Obstructive sleep apnea has a wider impact on blood pressure than just during sleep. It has been shown through scientific research that the more severe the sleep apnea, the higher the daytime blood pressure.
How Does Sleep Apnea Cause High Blood Pressure?
Heart stress from lack of sleep is well-documented, and obstructive sleep apnea (OSA) has been linked to elevated blood pressure due to sympathetic nervous system activation. This is the part of the nervous system responsible for the “fight or flight” reaction. When triggered, the sympathetic nervous system causes a transient rise in heart rate, blood pressure, pupil size, and metabolic rate, among other changes in the body. All of these alterations help us react appropriately to stressful situations, but prolonged sympathetic nervous system activity can cause hypertension.
The sympathetic nervous system is engaged and blood pressure rapidly rises whenever a person with OSA has airway collapse and a brief interruption in breathing during sleep. These pauses and restarts in breathing can sometimes jolt a sleeping person awake. Once a person awakens from an OSA episode, their sympathetic nervous system is even more activated and their blood pressure is higher than it was before the occurrence.
Catecholamines, hormones of the sympathetic nervous system, are also released into the blood when sleep is disrupted by OSA symptoms. Catecholamines are hormones of stress, with most of their production occurring in the adrenal glands. Catecholamines consist of many neurotransmitters including dopamine and epinephrine (also called adrenaline). The presence of excess catecholamines in the bloodstream is associated with increased blood pressure.
Obesity and Insulin Resistance
Obstructive sleep apnea (OSA), high blood pressure (BP), obesity, and insulin resistance are all interconnected in intricate ways.
Higher and higher doses of the hormone insulin are needed for people with insulin resistance so that their bodies can use glucose, a form of sugar in the blood, as an energy source. Blood glucose levels might rise uncontrollably and diabetes can develop with prolonged insulin resistance. Insulin resistance is a well-documented complication of obesity. Obstructive sleep apnea (OSA) has been proven in recent research to contribute to insulin resistance in people of all sizes. Another potential contributor to insulin resistance is hypertension. High blood pressure may be a symptom of, or contributed to by, insulin resistance due to the activation of the sympathetic nervous system that occurs with this condition.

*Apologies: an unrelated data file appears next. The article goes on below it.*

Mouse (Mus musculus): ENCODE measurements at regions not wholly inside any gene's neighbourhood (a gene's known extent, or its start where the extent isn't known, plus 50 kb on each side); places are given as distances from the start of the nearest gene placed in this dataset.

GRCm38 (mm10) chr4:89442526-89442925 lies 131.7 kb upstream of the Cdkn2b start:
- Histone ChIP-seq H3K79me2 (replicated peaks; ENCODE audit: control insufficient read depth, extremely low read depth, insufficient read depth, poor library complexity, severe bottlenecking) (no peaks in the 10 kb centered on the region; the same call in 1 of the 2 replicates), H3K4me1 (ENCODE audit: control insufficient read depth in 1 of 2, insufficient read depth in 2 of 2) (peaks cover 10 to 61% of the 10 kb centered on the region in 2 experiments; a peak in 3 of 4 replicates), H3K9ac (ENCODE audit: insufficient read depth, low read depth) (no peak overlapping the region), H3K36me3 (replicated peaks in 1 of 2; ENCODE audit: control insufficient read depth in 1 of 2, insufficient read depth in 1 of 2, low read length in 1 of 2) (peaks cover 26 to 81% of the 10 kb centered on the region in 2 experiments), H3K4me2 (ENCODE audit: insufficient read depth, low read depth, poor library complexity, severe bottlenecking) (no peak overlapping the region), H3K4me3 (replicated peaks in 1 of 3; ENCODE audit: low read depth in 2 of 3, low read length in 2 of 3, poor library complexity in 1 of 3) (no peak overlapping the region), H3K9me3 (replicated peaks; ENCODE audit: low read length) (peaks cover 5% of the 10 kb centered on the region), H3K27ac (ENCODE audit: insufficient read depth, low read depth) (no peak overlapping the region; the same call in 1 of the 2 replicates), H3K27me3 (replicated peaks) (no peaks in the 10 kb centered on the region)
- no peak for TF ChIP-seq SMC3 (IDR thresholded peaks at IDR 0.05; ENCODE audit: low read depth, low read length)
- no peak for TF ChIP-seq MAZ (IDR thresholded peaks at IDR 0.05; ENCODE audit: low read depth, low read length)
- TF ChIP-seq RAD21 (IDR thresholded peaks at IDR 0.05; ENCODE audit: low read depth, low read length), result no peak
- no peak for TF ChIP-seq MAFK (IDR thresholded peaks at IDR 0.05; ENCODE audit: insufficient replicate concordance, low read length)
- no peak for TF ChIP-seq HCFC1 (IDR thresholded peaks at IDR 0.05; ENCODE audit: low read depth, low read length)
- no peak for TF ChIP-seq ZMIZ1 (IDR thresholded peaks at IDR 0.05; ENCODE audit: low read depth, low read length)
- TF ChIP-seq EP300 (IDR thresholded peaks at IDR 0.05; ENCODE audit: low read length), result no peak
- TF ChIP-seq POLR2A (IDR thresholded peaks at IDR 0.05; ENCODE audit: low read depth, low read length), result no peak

How Does Sleep Apnea Treatment Affect Blood Pressure?
Oversleep Disordered Breathing (OSA) can be treated in several ways. Aside from easing hypertension symptoms, treatment also boosts sleep quality. Continuous positive airway pressure is the standard treatment because it works (CPAP).
Wearing a facemask connected to a machine that pushes air into the lungs at night is a key part of CPAP therapy. It helps those who suffer from OSA sleep better by preventing their airway from closing during the night. Treatment with CPAP decreases blood pressure both during the day and at night, notably in individuals with severe OSA, according to studies looking into the effects of CPAP on patients with hypertension and OSA. The catecholamine levels are likewise lowered by CPAP.
Some people have trouble sleeping while using a CPAP mask. To successfully manage OSA and hypertension, regular, appropriate CPAP use is crucial. As an alternative to CPAP, mouthpieces also work to keep the airway open while you sleep. There needs to be more investigation into whether or whether patients with high blood pressure and OSA can also benefit from using mouthpieces to reduce their blood pressure. In addition, several surgical treatments are used to treat OSA in certain patients.
Managing OSA may also involve reducing blood pressure by losing weight, which can be done through dietary and lifestyle modifications or surgical procedures.
Should I Talk To My Doctor About Sleep Apnea?
Get checked out by a doctor if you have hypertension and suspect you may possibly have sleep apnea. The first step toward obtaining OSA therapies that may help sleep and blood pressure is a diagnosis. Think about whether any of these symptoms seem familiar:
- Daytime drowsiness
- Problems focusing and remembering
- Morning head aches, to be specific
- Lack of saliva upon awakening
- Distress, nervousness, or melancholy
People with sleep apnea frequently deny that they have the condition. Nighttime OSA symptoms are often first noticed by a bed partner, who then seeks medical attention. If you live with other people, you may want to find out if they have seen any of these behaviors from you while you were asleep:
- Roaring snores
- Sleep-related choking and gasping
- sleep breathing interruptions
If you or a loved one are experiencing any of these signs, it’s important to discuss your sleep habits with your doctor.
Vote on this comment!